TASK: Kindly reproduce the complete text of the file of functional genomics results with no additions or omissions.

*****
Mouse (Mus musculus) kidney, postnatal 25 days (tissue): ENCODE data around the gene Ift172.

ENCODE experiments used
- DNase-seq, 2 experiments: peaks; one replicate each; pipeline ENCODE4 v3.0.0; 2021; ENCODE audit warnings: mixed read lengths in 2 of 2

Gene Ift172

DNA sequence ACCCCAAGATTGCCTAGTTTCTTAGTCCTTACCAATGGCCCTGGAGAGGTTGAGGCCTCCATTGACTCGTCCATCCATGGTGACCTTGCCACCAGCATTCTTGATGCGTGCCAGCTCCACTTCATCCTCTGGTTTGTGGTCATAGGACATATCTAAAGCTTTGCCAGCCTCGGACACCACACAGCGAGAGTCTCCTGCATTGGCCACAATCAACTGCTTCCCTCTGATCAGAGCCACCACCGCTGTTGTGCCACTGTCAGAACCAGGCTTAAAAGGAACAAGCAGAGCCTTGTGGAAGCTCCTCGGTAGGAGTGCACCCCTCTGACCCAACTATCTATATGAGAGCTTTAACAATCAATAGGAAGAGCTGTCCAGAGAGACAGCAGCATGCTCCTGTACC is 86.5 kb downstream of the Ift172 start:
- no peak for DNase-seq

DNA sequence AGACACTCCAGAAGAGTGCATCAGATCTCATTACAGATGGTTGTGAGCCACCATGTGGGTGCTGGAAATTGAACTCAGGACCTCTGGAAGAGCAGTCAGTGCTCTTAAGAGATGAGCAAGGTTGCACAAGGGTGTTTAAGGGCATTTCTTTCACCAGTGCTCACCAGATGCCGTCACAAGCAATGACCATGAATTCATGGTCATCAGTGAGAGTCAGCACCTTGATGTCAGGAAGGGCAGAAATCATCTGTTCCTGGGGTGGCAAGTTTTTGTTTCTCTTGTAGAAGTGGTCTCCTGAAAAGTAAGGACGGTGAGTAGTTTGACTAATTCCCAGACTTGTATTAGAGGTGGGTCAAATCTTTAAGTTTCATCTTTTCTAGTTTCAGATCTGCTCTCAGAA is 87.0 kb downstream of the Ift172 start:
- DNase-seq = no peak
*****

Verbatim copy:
Mouse (Mus musculus) kidney, postnatal 25 days (tissue): ENCODE data around the gene Ift172.

ENCODE experiments used
- DNase-seq, 2 experiments: peaks; one replicate each; pipeline ENCODE4 v3.0.0; 2021; ENCODE audit warnings: mixed read lengths in 2 of 2

Gene Ift172

DNA sequence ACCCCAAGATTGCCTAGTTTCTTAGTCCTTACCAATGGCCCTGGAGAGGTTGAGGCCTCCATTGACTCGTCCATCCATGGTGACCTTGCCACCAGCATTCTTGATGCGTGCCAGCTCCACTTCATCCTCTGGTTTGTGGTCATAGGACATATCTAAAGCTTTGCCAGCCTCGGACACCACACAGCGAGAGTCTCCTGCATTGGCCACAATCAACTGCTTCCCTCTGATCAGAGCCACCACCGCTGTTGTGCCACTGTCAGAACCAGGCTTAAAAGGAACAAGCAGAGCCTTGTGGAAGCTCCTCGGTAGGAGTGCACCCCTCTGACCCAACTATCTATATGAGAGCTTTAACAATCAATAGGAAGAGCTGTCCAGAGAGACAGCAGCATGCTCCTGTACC is 86.5 kb downstream of the Ift172 start:
- no peak for DNase-seq

DNA sequence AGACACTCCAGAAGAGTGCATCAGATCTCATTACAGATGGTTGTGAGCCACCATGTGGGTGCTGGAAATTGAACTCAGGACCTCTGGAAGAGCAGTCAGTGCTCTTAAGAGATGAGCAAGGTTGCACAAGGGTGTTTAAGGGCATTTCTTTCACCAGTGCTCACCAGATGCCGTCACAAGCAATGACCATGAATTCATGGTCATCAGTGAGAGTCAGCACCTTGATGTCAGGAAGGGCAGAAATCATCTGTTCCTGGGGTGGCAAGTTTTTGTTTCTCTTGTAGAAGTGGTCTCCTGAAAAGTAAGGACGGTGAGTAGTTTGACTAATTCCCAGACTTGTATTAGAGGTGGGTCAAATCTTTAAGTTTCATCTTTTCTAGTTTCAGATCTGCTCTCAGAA is 87.0 kb downstream of the Ift172 start:
- DNase-seq = no peak